Eventually, we found our way from Exit 5, along the dirt and gravel roads till we reached the trail head for the trail.

Trail inspectors were out and about, making certain people had their helmets and headlights, after changing into our riding clothes and unloading the bikes, we made our way over to the little EZ Up Canopy to purchase our trail passes and tickets for the shuttle, a mystical vehicle that in my two times on this trail, have yet to actually manage to get a ride on….

Once the ticketing was done, toilets used, the only thing left was the mouth of Taft Tunnel, looming ahead of us.

Over a mile long, the tunnel is a frosty 45 degrees inside, lined with deep concrete culverts along each side to channel the ever seeping water dripping out of the mountain’s rock away from the road bed.

The tunnel has no lights of it’s own, one must provide lighting on their bicycle. When I had ridden this trail back in 2005, I still had batteries for my mountain bike’s two big onboard headlights. Sadly, by 2012, the rechargeable 6 volts were long gone and I forgot to bring the bag that the batteries ride in with me on the trip!

So, our solution was two LED high power Head lamps that we jury-rigged to mount through the vent opening on our bike helmets. In hindsight, I should have forgone the elastic strap and just duct taped the damned thing in place, as it fell loose by the time I was a quarter of the way through the tunnel.

For the remainder of the tunnel, I ended up holding it in one hand to illuminate the way while using the other to actuate only one of the brake controls instead of both.

Did I mention that the trail is downhill it’s entire 15 mile length?

Eventually, we made it out to the other side, and took a few moments rest along side the stream running near the western entrance to the tunnel.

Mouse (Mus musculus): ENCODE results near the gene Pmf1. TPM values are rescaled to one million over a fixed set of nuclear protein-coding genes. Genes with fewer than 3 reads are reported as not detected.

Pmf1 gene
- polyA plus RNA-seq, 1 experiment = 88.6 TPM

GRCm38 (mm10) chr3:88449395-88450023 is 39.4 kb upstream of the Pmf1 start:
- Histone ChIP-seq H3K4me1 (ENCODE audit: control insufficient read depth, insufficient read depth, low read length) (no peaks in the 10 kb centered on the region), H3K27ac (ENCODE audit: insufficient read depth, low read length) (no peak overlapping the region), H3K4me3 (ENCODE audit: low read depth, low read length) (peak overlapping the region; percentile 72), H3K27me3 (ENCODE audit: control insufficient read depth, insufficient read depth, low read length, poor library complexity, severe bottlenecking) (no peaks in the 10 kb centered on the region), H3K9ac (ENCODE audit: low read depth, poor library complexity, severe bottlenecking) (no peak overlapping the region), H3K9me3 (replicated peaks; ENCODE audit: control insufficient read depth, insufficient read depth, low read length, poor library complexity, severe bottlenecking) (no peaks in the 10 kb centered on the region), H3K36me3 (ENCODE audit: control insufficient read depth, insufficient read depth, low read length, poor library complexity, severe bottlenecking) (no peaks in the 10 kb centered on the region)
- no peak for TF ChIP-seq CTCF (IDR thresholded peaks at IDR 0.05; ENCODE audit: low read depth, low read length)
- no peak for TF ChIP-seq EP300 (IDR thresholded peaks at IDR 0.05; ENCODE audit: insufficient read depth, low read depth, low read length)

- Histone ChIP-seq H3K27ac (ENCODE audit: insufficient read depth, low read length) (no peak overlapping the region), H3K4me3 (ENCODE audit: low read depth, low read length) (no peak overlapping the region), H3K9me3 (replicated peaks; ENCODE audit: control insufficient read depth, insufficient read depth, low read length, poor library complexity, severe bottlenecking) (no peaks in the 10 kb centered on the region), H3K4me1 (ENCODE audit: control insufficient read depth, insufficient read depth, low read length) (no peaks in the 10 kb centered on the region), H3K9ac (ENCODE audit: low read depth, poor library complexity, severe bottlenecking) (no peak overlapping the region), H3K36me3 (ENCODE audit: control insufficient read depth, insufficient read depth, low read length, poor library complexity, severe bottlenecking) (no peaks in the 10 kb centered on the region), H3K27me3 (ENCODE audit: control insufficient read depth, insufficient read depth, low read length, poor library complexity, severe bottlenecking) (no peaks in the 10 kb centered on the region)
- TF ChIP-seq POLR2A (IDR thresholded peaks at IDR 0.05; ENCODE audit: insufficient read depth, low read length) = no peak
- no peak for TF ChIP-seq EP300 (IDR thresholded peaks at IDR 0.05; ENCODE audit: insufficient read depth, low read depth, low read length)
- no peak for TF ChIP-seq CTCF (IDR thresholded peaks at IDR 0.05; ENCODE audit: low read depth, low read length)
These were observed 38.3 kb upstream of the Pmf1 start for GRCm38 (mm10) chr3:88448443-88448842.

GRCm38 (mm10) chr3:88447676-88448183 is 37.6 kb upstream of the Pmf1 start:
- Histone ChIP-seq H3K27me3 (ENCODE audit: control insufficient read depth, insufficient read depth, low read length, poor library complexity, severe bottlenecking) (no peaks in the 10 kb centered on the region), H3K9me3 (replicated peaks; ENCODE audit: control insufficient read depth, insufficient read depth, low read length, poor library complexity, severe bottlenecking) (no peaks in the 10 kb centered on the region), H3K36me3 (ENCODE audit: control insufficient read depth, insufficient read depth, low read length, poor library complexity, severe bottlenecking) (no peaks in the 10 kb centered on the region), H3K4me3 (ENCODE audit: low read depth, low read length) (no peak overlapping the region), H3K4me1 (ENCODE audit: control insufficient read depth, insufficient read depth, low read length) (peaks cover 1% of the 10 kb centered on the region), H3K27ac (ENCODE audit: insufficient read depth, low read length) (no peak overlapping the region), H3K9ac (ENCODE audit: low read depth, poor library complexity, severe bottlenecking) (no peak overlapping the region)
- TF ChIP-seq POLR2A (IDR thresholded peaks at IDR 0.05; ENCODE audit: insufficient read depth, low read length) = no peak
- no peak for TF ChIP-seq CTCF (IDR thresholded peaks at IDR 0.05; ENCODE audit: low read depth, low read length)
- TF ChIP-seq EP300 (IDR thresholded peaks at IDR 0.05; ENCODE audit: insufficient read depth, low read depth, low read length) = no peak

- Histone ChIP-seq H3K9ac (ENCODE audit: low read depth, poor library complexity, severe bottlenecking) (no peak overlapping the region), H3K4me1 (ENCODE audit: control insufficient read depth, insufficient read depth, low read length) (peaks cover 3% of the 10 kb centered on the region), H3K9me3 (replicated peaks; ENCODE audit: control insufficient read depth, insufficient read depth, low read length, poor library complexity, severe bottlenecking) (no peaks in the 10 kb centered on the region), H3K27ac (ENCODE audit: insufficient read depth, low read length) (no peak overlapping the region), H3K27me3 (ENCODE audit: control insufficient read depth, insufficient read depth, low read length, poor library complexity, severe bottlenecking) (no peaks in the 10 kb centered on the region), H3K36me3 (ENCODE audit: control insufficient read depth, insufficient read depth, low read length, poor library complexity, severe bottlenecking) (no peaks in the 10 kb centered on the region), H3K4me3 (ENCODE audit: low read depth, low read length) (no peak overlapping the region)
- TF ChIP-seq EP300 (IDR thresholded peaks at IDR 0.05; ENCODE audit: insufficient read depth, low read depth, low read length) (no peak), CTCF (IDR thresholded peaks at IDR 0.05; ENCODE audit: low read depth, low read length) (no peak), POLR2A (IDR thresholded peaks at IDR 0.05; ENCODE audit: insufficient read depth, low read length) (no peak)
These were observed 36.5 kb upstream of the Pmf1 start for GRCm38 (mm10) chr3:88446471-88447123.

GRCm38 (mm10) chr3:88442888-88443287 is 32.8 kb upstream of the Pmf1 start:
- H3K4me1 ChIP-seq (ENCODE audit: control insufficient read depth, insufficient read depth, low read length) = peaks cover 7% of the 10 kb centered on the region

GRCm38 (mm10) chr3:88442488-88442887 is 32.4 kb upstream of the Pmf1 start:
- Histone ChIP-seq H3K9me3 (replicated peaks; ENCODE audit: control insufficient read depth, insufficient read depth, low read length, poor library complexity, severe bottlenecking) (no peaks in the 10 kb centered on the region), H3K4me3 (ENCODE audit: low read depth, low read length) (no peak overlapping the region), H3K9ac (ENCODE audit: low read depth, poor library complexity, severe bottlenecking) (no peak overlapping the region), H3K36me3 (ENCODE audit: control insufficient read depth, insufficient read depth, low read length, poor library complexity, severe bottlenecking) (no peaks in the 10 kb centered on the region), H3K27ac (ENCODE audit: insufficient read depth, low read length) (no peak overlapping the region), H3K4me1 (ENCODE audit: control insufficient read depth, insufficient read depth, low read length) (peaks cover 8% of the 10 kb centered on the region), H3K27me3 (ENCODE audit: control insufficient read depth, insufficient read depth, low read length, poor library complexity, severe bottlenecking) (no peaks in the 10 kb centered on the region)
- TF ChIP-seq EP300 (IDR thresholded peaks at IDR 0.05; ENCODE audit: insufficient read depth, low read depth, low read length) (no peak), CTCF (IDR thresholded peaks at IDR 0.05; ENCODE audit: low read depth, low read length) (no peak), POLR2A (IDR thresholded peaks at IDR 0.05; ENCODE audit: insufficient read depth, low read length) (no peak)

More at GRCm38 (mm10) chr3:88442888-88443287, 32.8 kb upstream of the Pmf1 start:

While we rested and recounted our adventures through the tunnel, at which time I learned Mason nearly ended up in one of the culverts, a little flying visitor came to join us.

Soon, we were once again blazing down the trail, passing through a continuing series of tunnels as we went.

Along the way, shortly after exiting one of the tunnels, we came across another couple stopped in the same area asking for someone to take their picture in front of the tunnel’s mouth. In exchange, they took our picture for us .

Along the route of the trail there are signboards on which details of the construction of the grade and the history of the Milwaukee Road Railroad can be read .

As you ride the grade down, you skirt along the edges of the Bitterroot Mountains, with vistas of the mountains and valleys still far below. There are no guard rails along this ride, so be certain to keep your bike under control, going off the edge here is one hell of a drop .

When we stopped a little while later for a rest brake, Mason had a close call when he had difficulty actuating the brakes on the bike he was using and clipped one of the rocks lining the edge of a view point clearing and took a biff.

Not long after this incident, we crossed our first trestle on the grade.
This one was soon followed by several more, interspersed with more tunnels , providing ongoing entertainment as we fought with trying to use our little, rather unhelpful head lamps.

A number of people, when they think of a railroad tunnel, think of a smooth, concrete lined thing, much like a good number of highway tunnels.

For most tunnels on a railroad, especially old ones that haven’t since been enlarged to accommodate ever growing stack container trains and other freight, they’re rough hewn rock, broken lose through the use of hand drills and black powder or nitroglycerin.

From a number of view points as you make your way down the grade you can even seen the grade ahead far below as it zigs and zags back and forth through the mountains, slowly descending in elevation.
The view far below one of the trestles…

One tunnel caught my attention in particular on the ride, as it was the only one that was closed to riding due to having been built across a fault line.

As the mountain shifted, the tunnel’s cracked and began to collapse in. I did my best to get a shot though the chain link fencing on the gates keeping riders safely outside the failing tunnel.

It was around this point that we ran into one of the Trail Rangers making his way down to the bottom of the trail at speed. He pulled off and spoke with us as we were stopped outside one of the tunnels, and informed us that we were only half way through and told us the time.